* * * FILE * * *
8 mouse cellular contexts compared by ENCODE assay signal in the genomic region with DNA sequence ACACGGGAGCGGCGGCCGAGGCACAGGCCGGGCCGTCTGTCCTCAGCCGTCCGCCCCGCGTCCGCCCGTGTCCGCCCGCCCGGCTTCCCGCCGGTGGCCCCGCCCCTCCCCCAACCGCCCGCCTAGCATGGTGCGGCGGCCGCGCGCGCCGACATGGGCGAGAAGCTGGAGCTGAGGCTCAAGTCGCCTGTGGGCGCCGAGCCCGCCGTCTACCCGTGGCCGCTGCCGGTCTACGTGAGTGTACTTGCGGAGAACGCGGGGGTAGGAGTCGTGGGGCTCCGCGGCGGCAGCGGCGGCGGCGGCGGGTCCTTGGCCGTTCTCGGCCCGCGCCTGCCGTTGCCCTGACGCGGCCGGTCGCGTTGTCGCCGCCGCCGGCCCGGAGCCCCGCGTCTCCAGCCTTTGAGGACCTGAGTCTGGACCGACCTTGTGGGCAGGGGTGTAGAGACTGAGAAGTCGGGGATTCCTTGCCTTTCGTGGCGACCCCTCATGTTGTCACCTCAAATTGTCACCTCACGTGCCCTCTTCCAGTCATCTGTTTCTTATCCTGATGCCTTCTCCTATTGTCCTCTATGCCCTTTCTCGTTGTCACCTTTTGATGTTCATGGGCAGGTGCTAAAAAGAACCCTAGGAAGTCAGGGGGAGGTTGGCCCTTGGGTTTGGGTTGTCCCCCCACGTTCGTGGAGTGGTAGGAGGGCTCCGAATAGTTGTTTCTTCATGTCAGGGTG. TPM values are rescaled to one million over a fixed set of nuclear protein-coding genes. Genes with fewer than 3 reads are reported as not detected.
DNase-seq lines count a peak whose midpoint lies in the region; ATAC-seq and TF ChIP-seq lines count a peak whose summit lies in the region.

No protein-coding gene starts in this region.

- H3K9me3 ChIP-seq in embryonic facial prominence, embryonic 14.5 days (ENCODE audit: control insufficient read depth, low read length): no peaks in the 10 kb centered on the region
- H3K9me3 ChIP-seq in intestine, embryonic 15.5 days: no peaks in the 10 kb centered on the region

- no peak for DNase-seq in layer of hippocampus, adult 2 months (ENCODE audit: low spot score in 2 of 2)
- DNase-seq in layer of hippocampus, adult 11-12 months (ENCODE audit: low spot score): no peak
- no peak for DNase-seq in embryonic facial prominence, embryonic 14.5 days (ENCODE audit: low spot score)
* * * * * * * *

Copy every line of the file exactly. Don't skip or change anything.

8 mouse cellular contexts compared by ENCODE assay signal in the genomic region with DNA sequence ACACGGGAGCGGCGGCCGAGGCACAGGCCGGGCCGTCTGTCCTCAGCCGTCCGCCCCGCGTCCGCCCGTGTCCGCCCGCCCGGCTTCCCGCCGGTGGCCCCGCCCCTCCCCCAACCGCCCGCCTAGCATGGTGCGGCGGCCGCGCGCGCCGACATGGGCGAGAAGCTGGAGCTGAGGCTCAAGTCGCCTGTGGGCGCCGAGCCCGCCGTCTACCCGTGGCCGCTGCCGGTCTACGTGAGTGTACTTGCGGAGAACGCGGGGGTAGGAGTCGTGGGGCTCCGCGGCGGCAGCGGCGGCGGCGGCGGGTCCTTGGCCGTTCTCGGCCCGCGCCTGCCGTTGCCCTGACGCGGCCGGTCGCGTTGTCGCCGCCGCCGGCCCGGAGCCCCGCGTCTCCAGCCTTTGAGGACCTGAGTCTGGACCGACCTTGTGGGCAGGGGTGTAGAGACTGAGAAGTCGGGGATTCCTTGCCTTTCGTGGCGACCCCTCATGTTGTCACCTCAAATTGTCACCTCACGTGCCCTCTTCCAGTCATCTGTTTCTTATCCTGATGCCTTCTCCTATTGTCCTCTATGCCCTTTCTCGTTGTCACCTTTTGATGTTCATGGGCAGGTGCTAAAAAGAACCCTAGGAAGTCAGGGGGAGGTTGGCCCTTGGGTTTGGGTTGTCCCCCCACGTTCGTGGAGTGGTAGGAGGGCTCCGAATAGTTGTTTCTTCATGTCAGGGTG. TPM values are rescaled to one million over a fixed set of nuclear protein-coding genes. Genes with fewer than 3 reads are reported as not detected.
DNase-seq lines count a peak whose midpoint lies in the region; ATAC-seq and TF ChIP-seq lines count a peak whose summit lies in the region.

No protein-coding gene starts in this region.

- H3K9me3 ChIP-seq in embryonic facial prominence, embryonic 14.5 days (ENCODE audit: control insufficient read depth, low read length): no peaks in the 10 kb centered on the region
- H3K9me3 ChIP-seq in intestine, embryonic 15.5 days: no peaks in the 10 kb centered on the region

- no peak for DNase-seq in layer of hippocampus, adult 2 months (ENCODE audit: low spot score in 2 of 2)
- DNase-seq in layer of hippocampus, adult 11-12 months (ENCODE audit: low spot score): no peak
- no peak for DNase-seq in embryonic facial prominence, embryonic 14.5 days (ENCODE audit: low spot score)